Re: 1 year release good enough.
On Sun, 01 Jan 2012, dE . wrote:
> I was wondering about the 2 year release cycle of Debian and it's
> adaptability on the Desktops.
We cannot do 1 year, it is not enough time to get hard things done
(remember: Debian is _very large_), and still freeze for enough time to
get things right.
1.5 years is probably doable, maybe.
> You have to admit that Debian is not used used much on the Desktops
It is the basis of several widely-used desktop distros, and an important
part of Ubuntu.
> -- it appears to be more popular for servers; and the 2 year release
> cycle is good for servers; increasing the release cycles to a higher
The 2 year release cycle is good for _us_ to get it ready for a stable
release, it is not that large because of servers at all...
> On the desktops however, in the above context, things differ completely.
> There's new hardware available always; within a period of 2 years,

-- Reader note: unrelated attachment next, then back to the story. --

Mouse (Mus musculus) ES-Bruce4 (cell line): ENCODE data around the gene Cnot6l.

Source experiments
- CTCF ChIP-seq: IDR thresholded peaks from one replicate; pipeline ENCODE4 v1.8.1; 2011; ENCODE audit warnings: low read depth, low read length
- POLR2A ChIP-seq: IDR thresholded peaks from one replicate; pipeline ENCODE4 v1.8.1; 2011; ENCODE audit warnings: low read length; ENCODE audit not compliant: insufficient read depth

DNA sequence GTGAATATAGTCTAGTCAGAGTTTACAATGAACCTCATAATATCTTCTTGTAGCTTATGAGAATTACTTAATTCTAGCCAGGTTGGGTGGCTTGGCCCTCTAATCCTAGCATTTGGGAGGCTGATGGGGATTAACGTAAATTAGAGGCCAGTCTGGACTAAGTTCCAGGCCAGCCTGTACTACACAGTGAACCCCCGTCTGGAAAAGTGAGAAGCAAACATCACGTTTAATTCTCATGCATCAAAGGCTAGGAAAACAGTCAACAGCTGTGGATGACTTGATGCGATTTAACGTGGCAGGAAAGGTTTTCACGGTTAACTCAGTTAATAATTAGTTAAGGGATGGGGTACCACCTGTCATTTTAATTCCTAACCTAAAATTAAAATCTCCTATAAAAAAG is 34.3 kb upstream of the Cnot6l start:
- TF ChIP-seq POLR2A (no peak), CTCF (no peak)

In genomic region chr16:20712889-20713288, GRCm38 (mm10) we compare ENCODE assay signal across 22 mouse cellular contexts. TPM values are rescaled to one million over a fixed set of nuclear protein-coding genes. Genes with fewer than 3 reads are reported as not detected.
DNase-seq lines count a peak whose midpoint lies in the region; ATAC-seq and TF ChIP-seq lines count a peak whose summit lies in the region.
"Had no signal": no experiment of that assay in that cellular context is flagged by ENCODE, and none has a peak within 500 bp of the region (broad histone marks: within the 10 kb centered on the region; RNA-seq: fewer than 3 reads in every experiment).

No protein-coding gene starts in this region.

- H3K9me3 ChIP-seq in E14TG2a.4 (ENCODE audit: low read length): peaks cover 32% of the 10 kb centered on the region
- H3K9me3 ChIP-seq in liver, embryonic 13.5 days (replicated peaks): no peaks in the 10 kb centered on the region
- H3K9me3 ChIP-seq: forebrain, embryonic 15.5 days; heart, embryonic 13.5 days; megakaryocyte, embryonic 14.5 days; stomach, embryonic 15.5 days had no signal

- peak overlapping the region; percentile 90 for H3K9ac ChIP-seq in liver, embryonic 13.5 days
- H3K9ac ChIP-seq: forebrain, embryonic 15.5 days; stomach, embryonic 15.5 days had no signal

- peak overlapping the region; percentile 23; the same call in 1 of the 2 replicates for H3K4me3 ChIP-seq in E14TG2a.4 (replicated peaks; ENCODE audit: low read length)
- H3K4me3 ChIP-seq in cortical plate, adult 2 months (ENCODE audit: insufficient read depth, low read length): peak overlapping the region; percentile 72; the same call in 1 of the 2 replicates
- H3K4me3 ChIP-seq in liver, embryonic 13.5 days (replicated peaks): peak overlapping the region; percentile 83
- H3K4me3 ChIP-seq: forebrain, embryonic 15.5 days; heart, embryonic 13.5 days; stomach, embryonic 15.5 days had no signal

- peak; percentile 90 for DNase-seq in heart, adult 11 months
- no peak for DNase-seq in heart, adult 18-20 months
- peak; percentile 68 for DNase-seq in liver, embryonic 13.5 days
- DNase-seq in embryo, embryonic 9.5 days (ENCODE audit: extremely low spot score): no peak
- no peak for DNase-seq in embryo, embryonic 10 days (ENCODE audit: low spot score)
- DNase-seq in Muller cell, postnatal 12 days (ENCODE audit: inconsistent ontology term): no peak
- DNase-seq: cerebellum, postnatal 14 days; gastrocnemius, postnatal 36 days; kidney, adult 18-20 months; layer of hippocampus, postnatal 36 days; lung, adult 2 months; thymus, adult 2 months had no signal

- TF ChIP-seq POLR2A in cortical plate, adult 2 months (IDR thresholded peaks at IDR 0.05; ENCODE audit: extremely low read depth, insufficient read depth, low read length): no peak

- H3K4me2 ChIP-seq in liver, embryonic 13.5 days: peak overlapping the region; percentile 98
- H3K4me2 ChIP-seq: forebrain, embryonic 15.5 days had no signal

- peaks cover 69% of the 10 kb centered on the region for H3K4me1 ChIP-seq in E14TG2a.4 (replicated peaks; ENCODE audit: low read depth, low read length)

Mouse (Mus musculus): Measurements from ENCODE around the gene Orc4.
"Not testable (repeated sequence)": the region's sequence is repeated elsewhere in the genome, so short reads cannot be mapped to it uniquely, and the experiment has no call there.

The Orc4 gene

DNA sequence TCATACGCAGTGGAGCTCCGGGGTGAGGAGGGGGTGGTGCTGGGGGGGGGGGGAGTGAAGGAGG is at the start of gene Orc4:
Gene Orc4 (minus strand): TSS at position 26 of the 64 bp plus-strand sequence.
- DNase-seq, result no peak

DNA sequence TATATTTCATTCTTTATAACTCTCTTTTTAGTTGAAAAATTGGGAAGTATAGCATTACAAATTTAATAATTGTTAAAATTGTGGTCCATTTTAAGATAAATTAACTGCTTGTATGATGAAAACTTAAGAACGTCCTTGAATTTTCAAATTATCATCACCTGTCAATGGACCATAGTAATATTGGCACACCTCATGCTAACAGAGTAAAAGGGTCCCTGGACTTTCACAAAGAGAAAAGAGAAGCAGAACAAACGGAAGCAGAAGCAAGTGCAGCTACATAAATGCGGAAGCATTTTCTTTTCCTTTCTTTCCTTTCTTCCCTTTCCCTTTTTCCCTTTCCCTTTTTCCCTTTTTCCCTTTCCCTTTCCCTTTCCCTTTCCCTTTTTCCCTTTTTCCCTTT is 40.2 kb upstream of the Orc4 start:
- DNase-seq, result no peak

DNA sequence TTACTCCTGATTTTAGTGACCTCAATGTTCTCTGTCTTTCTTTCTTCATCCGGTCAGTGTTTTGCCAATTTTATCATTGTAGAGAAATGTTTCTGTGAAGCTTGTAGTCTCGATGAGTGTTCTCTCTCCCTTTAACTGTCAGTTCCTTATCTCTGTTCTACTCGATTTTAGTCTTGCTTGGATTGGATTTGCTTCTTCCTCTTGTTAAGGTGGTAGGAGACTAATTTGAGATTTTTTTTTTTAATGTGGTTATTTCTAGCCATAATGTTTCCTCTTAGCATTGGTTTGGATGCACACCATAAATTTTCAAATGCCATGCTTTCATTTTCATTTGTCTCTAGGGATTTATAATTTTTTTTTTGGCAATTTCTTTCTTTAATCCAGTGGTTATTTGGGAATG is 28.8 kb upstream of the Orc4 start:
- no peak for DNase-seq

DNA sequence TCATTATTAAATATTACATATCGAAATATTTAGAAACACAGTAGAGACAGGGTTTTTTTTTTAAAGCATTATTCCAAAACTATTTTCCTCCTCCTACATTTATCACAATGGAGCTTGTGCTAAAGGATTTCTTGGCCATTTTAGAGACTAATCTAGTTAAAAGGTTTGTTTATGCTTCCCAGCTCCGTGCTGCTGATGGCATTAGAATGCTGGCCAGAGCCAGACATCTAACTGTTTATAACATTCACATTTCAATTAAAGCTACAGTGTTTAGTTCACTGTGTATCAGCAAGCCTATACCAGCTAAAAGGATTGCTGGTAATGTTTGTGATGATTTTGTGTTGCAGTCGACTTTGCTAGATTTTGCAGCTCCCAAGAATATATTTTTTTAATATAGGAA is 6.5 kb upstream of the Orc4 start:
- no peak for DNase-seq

We refresh hardware support every year (stable-and-a-half), although to
a more limited extent than we do in the testing/unstable distros.
> As a consequence, I suggest a sub-stable branch who's release cycle
> will be 1 year. As compared to the stable branch, this branch should
Maybe you can morpth this to a deep-stable-freeze-like stabilization of
key parts of the distro taken from testing and backported to -stable
(X.org, kernel, some other stuff) in order to reduce freeze surface, in
order to make the stable-and-a-half releases still just as safe, but
more useful to the desktop...
I think that's a more realistic goal, with better chances of
implementation. The key word here is to work with a reduced set of
packages that will be allowed large updates and therefore will require
the usual extreme amounts of testing we do before a stable release.
"One disk to rule them all, One disk to find them. One disk to bring
them all and in the darkness grind them. In the Land of Redmond
where the shadows lie." -- The Silicon Valley Tarot